Climate policy can only be successful if it is designed in a just way. This means that the urgency of climate action must be taken seriously and that the interests of all the people affected – both people harmed by climate change and those affected by the structural change necessary for climate-change mitigation – must be given equal weight.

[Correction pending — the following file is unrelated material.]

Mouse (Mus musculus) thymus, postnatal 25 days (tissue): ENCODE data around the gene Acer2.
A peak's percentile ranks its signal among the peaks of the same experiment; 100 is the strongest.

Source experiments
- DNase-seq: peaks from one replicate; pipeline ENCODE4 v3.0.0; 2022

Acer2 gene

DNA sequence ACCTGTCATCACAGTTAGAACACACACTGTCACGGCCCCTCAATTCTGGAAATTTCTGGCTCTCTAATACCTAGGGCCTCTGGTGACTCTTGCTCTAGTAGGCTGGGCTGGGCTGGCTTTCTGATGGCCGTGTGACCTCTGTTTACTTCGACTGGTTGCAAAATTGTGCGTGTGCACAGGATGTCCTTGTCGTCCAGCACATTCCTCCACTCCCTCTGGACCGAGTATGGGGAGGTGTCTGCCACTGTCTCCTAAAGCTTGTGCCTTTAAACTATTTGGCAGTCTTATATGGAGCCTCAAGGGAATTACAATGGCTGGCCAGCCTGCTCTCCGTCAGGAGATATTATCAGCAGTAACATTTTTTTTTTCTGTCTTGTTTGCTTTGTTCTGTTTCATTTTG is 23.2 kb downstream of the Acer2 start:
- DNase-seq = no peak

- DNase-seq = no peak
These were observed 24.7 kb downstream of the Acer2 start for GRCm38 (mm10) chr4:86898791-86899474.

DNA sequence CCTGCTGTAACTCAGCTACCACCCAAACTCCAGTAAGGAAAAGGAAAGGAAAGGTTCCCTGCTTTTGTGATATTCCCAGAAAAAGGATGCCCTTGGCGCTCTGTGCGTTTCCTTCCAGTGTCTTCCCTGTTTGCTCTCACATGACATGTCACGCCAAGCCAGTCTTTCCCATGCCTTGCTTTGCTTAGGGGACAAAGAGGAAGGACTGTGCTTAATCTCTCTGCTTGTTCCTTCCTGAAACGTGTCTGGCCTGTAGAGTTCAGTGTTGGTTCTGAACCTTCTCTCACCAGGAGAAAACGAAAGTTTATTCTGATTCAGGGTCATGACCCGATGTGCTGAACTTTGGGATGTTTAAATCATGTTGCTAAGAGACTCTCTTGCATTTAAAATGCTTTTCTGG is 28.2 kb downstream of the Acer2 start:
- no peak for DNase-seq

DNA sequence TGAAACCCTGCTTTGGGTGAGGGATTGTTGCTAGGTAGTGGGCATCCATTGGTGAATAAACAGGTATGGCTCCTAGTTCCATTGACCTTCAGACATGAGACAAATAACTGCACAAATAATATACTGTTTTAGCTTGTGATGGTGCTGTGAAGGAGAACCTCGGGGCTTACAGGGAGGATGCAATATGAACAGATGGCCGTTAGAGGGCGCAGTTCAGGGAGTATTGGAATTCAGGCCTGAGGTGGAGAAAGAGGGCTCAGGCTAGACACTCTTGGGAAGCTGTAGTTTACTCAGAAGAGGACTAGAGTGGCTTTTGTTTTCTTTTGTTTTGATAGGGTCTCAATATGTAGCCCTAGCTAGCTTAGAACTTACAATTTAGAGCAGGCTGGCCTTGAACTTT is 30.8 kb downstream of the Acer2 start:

2015 saw a historic double success for sustainability and climate policy. The 2030 Agenda for Sustainable Development, with its Sustainable Development Goals (SDGs), and the Paris Agreement on climate protection establish a system of ambitious policy goals for the world. The group of twenty major industrialized and emerging economies (G20) now needs to resolutely advance implementation of both agreements, seizing the opportunity of this ‘Great Transformation’ to sustainability as a unique modernization project that offers substantial economic development opportunities. Complete decarbonization of the world economy by 2070 at the latest can only be achieved by profoundly transforming energy systems and other high-emissions infrastructures. This transformation could inspire Innovation and channel Investment into sustainability and climate protection, e.g. into sustainable Infrastructures that need to be established and expanded. At the same time, the transformation could combat inequality and promote Inclusion within societies and globally, thus becoming an equity project. The G20, as a central global actor, should specifically promote the Four Big ‘I’s of sustainability and climate policy to ensure that conflicts over resources and their distribution are defused and international crises avoided. Sustainable development, and in particular global climate protection, is currently the only ambitious undertaking that involves all the world’s nations and resulted in a global consensus. Achievements in this enormous, complex policy field enable countries to establish mutual trust, making the ‘Great Transformation’ to sustainability also a peace project.